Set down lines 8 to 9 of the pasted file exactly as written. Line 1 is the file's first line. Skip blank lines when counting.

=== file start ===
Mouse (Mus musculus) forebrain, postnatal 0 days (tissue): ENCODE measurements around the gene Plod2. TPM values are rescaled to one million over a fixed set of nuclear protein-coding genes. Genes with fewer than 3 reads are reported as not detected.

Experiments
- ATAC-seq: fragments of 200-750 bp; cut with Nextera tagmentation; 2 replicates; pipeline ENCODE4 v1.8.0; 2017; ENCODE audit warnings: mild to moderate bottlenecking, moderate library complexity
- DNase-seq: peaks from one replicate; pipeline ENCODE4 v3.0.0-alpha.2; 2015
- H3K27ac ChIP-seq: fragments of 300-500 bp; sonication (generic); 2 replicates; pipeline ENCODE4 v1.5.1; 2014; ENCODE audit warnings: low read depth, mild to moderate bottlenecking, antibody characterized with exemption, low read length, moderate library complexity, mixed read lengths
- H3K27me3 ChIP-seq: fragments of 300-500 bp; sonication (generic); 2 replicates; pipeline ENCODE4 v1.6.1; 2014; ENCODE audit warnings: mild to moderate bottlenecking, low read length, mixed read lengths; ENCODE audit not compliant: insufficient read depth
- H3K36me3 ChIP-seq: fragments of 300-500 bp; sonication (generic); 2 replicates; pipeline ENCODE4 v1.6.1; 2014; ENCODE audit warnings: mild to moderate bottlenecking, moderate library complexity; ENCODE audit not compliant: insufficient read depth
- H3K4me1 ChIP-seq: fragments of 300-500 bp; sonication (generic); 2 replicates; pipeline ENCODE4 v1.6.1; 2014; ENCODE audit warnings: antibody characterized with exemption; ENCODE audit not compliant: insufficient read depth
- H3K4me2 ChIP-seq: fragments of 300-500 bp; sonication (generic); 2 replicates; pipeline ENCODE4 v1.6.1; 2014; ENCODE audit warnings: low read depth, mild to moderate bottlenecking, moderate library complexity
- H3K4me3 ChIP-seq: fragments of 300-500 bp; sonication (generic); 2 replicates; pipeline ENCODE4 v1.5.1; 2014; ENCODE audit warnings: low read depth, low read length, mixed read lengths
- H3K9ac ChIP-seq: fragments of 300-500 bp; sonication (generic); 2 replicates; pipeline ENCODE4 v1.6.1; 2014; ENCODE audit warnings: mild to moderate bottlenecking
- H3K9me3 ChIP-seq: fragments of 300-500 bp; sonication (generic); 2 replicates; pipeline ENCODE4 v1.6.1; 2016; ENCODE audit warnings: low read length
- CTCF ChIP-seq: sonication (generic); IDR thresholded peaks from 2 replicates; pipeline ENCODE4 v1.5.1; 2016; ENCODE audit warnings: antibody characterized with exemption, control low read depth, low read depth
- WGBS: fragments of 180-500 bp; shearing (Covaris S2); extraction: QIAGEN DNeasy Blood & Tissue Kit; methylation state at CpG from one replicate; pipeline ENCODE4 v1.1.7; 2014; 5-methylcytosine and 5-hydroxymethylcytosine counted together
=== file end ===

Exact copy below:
- H3K4me1 ChIP-seq: fragments of 300-500 bp; sonication (generic); 2 replicates; pipeline ENCODE4 v1.6.1; 2014; ENCODE audit warnings: antibody characterized with exemption; ENCODE audit not compliant: insufficient read depth
- H3K4me2 ChIP-seq: fragments of 300-500 bp; sonication (generic); 2 replicates; pipeline ENCODE4 v1.6.1; 2014; ENCODE audit warnings: low read depth, mild to moderate bottlenecking, moderate library complexity